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Year : 2019  |  Volume : 2  |  Issue : 4  |  Page : 168-177

Disability and rehabilitation medicine in Bangladesh: Current scenario and future perspectives

1 Department of Physical Medicine and Rehabilitation, Bangabandhu Sheikh Mujib Medical University, Dhaka, Bangladesh
2 Department of Rehabilitation Medicine, PNS Shifa Hospital, Karachi, Pakistan
3 Stan Cassidy Centre for Rehabilitation, Dalhousie University Faculty of Medicine, Fredericton, Canada

Correspondence Address:
Dr. Farooq A Rathore
Department of Rehabilitation Medicine, PNS Shifa Hospital, Karachi
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Source of Support: None, Conflict of Interest: None

DOI: 10.4103/jisprm.jisprm_61_19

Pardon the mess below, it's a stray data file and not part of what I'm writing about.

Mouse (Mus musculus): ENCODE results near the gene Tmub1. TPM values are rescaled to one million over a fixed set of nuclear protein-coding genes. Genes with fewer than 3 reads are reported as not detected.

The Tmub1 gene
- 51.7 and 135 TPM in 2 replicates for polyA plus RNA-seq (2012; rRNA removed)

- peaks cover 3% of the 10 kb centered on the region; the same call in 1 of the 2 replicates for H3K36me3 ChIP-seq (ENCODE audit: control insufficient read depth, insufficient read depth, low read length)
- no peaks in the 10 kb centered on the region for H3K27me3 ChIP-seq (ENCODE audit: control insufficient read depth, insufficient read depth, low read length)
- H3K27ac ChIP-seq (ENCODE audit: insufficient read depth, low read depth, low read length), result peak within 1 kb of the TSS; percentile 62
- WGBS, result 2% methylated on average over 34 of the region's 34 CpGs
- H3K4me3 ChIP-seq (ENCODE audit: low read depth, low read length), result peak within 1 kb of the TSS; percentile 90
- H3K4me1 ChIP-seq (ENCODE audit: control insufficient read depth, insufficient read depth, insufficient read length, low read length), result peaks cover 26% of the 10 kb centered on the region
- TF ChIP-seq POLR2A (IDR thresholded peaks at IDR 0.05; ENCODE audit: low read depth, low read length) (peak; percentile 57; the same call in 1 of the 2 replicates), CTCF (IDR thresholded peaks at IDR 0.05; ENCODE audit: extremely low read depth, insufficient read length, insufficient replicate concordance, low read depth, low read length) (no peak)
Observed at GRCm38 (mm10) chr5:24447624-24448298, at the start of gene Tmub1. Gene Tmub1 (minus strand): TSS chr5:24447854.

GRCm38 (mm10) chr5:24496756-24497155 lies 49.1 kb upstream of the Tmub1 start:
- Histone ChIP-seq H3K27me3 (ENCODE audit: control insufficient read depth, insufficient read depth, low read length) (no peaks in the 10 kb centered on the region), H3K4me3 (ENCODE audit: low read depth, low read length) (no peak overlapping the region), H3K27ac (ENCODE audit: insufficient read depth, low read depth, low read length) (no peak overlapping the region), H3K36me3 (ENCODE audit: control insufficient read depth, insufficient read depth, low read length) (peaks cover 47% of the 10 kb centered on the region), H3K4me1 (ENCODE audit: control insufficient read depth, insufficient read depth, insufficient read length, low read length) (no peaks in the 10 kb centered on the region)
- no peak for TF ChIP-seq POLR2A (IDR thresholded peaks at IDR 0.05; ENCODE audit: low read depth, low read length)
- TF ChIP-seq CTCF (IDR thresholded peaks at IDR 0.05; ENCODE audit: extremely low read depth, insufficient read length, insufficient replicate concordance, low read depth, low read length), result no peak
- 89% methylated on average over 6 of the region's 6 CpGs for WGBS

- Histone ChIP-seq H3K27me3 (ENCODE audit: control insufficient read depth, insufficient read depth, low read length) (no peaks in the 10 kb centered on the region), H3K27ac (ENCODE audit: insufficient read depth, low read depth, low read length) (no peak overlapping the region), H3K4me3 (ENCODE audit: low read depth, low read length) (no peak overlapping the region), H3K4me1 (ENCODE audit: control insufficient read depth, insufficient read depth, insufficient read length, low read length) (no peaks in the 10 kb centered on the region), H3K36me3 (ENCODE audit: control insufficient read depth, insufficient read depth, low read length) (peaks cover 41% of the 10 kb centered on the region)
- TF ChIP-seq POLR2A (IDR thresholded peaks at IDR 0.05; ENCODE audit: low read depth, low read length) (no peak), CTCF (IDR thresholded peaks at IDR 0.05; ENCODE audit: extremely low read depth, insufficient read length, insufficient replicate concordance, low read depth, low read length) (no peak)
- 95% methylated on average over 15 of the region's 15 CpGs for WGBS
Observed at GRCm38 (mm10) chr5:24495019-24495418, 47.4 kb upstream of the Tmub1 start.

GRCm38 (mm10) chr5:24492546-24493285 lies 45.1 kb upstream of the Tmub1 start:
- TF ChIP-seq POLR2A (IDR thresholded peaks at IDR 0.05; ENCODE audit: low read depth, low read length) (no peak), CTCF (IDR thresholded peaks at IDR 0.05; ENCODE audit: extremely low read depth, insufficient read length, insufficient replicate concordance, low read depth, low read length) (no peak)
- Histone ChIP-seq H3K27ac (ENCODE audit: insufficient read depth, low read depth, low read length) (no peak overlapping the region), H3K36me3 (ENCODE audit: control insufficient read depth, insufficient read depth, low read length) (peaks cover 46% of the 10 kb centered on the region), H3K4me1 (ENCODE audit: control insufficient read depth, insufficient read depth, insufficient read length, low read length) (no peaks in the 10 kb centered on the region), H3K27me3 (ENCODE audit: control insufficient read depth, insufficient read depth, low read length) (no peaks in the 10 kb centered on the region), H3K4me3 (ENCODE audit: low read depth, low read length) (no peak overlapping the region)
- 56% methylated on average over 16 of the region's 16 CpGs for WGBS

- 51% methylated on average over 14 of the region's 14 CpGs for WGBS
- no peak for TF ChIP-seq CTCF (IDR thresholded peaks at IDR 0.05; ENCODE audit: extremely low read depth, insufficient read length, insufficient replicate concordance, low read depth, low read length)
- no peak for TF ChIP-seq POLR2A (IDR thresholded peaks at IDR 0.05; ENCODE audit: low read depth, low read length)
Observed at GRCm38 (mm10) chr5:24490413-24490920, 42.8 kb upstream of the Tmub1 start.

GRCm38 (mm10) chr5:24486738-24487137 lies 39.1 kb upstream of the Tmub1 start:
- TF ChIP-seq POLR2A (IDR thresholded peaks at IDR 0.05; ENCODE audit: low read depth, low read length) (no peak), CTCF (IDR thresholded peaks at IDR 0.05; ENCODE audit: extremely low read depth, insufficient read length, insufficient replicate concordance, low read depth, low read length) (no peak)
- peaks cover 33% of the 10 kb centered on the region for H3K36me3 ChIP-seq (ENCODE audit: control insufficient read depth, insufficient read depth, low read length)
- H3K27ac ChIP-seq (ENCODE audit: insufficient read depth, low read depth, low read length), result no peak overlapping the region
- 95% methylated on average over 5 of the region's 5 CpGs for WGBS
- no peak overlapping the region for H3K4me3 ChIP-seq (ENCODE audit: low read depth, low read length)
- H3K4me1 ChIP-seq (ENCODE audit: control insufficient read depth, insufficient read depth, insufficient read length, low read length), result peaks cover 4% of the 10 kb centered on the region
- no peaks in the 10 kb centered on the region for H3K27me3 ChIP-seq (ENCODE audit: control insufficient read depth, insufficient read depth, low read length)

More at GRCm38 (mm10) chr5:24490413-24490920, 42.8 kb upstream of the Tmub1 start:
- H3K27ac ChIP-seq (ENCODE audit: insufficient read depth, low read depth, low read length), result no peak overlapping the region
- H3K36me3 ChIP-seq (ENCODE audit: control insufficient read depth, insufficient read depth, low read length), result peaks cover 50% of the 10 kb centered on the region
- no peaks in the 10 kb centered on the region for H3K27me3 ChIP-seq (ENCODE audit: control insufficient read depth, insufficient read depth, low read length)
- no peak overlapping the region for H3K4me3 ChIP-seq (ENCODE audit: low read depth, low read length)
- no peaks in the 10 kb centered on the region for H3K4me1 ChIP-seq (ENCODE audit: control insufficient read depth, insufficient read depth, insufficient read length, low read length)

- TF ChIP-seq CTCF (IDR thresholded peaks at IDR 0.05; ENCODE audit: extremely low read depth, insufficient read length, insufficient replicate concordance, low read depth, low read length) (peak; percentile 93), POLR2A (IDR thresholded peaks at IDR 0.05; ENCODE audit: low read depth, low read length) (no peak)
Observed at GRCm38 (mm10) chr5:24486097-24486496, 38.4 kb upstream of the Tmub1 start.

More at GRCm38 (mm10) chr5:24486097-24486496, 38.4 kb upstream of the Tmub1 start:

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Physical medicine and rehabilitation (PMR) is evolving in low- to middle-income countries. Although established as a separate specialty in Bangladesh 40 years ago, there has been no formal documentation of the history and current state of PMR, or associated disability issues in Bangladesh. The aim of this review is to provide a brief overview of the health-care system in Bangladesh, to discuss the available disability statistics, legislation for persons with disability (PWD), and current system(s) of disability management in the country. The evolution of PMR is presented along with an exploration of future perspectives. Data sources included an online literature search (English language only; 1970–2018) with predefined keywords. Official government websites were examined for disability-related statistics, and informal interviews with Bangladeshi government officials and rehabilitation professionals provided further insights. The reported disability prevalence in Bangladesh varies widely from 5.6% to 16.2%. Currently, there are 130 physiatrists, and over 1400 physiotherapists, 190 occupational therapists, and 200 speech and language therapists. A developing economy, illiteracy, maldistributions of wealth, and a rising prevalence of chronic diseases add to the burden of the existing disability. Legislations have been passed with an aim to protect the rights and dignity of PWD, but there are major barriers in implementing the acts. Social stigmatization of PWD remains largely unaddressed, with low rates of community reintegration. PWD also face mobility barriers and accessibility issues. PMR and other rehabilitation services are improving, but disability management is largely considered a social issue rather than a medical problem. There is a need to involve all stakeholders in disability management to strengthen medical rehabilitation and improve service delivery, while advocating for the rights of PWD.

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